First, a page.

For a longer stretch of the legs and sky-high views, walk the six-mile Bath Skyline. This moderately difficult ramble is plotted out by The National Trust, and begins just a short distance from the heart of the city. Yet it quickly transports the rambler into tranquil countryside of birdsong, woodland and hilltop downs, with stunning views over the historic city.
Start at Bathwick Hill at the junction with Cleveland Walk and follow the road to Sham Castle Lane. Detour to the folly that looks like a medieval fortification, before heading on through Bathwick Woods, an area of rocky cliffs and uneven ground once quarried for the Bath limestone that gives the city its gorgeous glow.
Further on at Bathampton Down, you'll see tracks of stones on the slopes. These are the remains of a tramway that also delivered stone to Bath and beyond in the 17th and 18th centuries. The path then continues along Bushey Norwood, an area rich in history. Look out for an early Roman earthworks and Iron Age camp with standing stones (claver ‘key’ stones).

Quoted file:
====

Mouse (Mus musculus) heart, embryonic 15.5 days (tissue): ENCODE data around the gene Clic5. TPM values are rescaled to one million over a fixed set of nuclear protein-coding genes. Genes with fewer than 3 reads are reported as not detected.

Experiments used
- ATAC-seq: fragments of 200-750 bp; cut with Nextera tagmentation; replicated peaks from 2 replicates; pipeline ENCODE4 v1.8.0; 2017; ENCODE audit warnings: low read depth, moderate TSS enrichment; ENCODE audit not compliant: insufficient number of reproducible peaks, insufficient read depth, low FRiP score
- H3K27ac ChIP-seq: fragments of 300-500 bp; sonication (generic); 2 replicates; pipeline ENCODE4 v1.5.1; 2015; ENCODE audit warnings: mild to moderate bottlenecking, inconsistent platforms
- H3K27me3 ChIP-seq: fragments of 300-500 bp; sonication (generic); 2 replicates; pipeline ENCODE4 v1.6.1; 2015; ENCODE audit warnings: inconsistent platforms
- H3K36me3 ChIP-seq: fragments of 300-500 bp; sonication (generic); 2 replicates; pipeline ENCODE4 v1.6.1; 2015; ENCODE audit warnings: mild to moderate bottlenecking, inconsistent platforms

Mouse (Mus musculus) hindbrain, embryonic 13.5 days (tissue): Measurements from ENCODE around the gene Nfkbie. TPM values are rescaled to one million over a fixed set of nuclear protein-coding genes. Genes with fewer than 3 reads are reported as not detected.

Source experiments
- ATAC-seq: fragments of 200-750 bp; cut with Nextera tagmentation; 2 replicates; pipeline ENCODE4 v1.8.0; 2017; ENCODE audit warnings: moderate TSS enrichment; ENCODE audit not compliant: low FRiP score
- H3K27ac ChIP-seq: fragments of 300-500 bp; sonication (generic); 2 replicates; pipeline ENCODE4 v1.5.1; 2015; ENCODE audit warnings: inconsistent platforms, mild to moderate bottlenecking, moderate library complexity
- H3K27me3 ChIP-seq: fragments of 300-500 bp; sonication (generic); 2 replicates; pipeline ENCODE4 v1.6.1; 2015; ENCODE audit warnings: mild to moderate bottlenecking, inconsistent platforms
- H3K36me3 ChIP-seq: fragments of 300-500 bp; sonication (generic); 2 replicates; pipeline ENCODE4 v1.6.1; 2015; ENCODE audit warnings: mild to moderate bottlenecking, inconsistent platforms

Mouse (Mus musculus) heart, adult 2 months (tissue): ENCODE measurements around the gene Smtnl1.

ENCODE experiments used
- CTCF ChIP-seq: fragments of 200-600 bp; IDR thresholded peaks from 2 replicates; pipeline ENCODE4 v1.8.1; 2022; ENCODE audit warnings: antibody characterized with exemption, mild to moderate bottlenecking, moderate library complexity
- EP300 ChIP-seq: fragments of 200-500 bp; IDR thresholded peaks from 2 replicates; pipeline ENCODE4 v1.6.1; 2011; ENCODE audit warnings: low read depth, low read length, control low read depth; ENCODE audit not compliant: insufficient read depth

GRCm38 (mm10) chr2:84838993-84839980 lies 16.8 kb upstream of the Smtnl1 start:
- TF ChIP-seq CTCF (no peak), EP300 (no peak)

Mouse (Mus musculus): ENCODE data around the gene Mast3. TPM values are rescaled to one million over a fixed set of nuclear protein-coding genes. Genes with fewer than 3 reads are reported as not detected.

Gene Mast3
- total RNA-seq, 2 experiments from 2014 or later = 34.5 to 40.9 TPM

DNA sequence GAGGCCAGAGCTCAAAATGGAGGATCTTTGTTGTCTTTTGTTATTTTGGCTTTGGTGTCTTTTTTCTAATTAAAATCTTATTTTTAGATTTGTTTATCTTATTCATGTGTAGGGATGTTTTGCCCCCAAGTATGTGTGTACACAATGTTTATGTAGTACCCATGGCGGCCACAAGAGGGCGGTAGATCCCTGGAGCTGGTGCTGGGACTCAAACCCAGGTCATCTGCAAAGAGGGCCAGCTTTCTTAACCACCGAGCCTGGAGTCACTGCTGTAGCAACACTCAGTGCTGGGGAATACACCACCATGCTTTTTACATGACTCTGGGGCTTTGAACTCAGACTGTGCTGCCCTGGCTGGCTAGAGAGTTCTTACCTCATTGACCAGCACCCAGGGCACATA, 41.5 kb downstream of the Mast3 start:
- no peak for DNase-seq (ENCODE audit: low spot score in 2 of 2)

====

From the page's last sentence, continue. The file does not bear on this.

Head out across open countryside at Claverton Down, following the path west and north to the edge of Prior Park. Detour to Smallcombe Garden Cemetery, rich in wildlife and containing historic gravestones. Continue over Bathwick Fields and back to your starting point at the National Trust bus stop.
This National Trust-owned estate offers a glorious one mile walk through the playful 18th century landscaped gardens of Prior Park, described by contemporary author Philip Thicknesse as ‘a noble seat which sees all Bath, and which was probably built for all Bath to see.’
From the visitor reception, follow the meandering path through ‘The Wilderness’: a not-so-wild landscaped area of the park that delights with its architectural features, including the Serpentine Lake, ornate Sham Bridge and Cascades.
As you climb above The Wilderness, pause to take in the views of the imposing Palladian Bridge down in the valley, with the city of Bath in the distance. Continue along the Priory Path to summerhouse glade. The woodland valley is filled with flowers throughout the year, from snowdrops in the New Year to daffodils in spring.
Take time to explore the renovated summerhouse before cutting across fields back to the garden with its ornamental lakes. Once again, check out the two-tiered Palladian Bridge, now at close quarters, and explore the Ice House. As you return to your starting point, enjoy the views to the palatial Neoclassical Prior Park Mansion, now a public school.